US to Send Nearly $3 Billion Security Aid Package to Ukraine

The US will send nearly $3 billion more in security aid to Ukraine, the biggest weapons-assistance package from the U.S. to the country yet, the White House said Wednesday.

The package, which amounts to a financial commitment by the US to support Ukraine militarily for months ahead, will include air-defense systems, artillery systems and munitions, counter-unmanned aerial systems and radar, the White House said. It also includes funding to train Ukrainian forces for months on how to use Western weapons, defense officials said.

“Today and every day, we stand with the Ukrainian people to proclaim that the darkness that drives autocracy is no match for the flame of liberty that lights the souls of free people everywhere,” President Biden said in unveiling the package and marking Ukraine’s Independence Day.

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Ukrainian President Volodymyr Zelensky thanked Mr. Biden and the American people for both their congratulations and the security assistance.

“The people of Ukraine, all our defenders highly appreciate [America’s] unwavering support,” he wrote on Twitter. “Together we will win!”

The announcement marked the 19th aid package since Russia invaded Ukraine exactly six months ago, packages that total nearly $11 billion. Among the most consequential weapons the U.S. has sent to the Ukrainians are at least 16 long-range rocket systems known as Himars, which have enabled Ukrainian troops to strike Russian targets from further behind the front lines, including ammunition and fuel depots.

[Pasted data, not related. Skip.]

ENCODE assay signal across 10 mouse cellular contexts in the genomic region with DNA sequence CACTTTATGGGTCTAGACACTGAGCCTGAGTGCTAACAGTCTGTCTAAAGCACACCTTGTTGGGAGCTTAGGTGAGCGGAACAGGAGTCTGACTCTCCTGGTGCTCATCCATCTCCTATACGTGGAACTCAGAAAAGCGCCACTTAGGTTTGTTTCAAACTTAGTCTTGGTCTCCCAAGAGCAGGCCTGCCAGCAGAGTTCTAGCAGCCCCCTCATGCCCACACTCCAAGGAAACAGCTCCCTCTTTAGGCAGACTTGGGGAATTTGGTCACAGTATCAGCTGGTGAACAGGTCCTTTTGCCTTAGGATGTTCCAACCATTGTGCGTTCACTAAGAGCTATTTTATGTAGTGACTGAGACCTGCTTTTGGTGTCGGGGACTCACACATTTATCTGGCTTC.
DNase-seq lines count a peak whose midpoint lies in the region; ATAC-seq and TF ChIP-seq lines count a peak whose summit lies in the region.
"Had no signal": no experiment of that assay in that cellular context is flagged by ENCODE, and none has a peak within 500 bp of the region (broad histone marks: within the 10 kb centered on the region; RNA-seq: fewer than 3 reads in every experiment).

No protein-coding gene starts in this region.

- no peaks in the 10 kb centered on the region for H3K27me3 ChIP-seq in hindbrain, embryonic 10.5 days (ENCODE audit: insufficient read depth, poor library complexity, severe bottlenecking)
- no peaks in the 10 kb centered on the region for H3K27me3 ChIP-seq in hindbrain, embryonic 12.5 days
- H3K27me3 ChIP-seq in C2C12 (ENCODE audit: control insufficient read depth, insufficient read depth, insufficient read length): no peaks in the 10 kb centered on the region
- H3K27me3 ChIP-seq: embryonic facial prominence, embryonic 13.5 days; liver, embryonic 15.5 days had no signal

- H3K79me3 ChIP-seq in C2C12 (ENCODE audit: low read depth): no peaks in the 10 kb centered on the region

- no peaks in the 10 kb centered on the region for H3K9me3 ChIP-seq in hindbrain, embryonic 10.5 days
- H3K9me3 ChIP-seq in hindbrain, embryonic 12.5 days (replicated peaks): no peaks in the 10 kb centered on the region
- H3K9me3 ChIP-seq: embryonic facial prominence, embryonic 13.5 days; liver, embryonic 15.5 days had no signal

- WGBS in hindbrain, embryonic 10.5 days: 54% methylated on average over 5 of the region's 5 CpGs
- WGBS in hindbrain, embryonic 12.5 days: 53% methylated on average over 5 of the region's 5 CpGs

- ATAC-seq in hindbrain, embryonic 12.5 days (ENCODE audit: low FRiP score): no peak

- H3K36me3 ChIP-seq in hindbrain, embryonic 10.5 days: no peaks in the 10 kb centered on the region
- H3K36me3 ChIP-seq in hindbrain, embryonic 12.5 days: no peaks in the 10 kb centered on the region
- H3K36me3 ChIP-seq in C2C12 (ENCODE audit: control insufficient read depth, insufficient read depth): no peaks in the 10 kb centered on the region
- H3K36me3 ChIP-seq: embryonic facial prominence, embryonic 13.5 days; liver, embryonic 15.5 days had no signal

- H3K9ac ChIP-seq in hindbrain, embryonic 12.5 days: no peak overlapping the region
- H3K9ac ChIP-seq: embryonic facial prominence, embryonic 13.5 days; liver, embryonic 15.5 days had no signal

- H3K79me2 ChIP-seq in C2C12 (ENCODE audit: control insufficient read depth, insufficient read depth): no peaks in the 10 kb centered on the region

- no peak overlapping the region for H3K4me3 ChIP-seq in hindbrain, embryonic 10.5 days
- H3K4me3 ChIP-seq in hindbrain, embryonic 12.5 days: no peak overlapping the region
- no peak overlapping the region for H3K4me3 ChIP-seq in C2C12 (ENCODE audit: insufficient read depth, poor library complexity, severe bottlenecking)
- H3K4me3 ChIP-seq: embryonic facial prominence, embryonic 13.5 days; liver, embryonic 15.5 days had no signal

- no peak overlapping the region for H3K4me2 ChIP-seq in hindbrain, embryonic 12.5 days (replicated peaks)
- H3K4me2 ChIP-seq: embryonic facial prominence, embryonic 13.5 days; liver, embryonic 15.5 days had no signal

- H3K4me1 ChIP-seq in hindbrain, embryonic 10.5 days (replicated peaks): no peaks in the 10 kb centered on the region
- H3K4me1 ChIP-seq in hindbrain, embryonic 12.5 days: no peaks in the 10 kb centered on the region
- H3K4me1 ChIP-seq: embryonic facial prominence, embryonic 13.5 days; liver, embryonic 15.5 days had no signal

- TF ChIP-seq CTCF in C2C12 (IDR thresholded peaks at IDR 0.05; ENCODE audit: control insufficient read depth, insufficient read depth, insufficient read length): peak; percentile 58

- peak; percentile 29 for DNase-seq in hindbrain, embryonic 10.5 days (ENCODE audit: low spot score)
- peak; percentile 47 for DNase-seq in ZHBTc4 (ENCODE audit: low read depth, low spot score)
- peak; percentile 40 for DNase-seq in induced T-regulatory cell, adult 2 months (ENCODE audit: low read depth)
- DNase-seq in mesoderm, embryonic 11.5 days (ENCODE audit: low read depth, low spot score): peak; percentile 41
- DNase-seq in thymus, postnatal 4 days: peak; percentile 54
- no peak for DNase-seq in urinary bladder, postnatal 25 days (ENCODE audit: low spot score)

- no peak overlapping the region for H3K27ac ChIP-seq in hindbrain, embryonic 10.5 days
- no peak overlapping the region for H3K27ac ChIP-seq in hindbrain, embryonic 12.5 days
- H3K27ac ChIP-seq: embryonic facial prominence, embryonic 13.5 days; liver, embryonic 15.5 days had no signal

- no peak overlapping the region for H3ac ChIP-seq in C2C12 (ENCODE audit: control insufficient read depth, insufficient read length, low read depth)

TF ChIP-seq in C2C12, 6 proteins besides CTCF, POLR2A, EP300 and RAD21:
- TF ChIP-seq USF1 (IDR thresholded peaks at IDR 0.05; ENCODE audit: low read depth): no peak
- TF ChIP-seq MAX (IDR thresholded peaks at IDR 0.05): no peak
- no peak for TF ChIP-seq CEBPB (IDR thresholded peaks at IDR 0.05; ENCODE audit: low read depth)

Despite thousands of casualties, including as many as 80,000 Russian troops wounded or killed, according to U.S. estimates, the two sides have made scant territorial gains in recent weeks along fronts in the east and south of Ukraine.

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U.S. and Ukrainian officials have warned that Russia could launch a major attack Wednesday when Ukraine marked its 31st year of independence from the Soviet Union and the war hit its six-month mark. Stores shuttered and some cities enforced new curfews as a precaution. But by midafternoon, no major attacks had been reported. Instead, Ukrainian forces overnight struck an ammunition dump in Russian-occupied Tokmak, a transport hub in the southern Zaporizhzhia region, Ukrainian officials said.

In Kyiv, Mr. Zelensky struck a defiant tone in an address to mark Ukraine’s Independence Day, saying Ukrainians would liberate all their lands from Russia.

“What is the end of the war for us? We used to say: peace. Now we say: victory,” Mr. Zelensky said.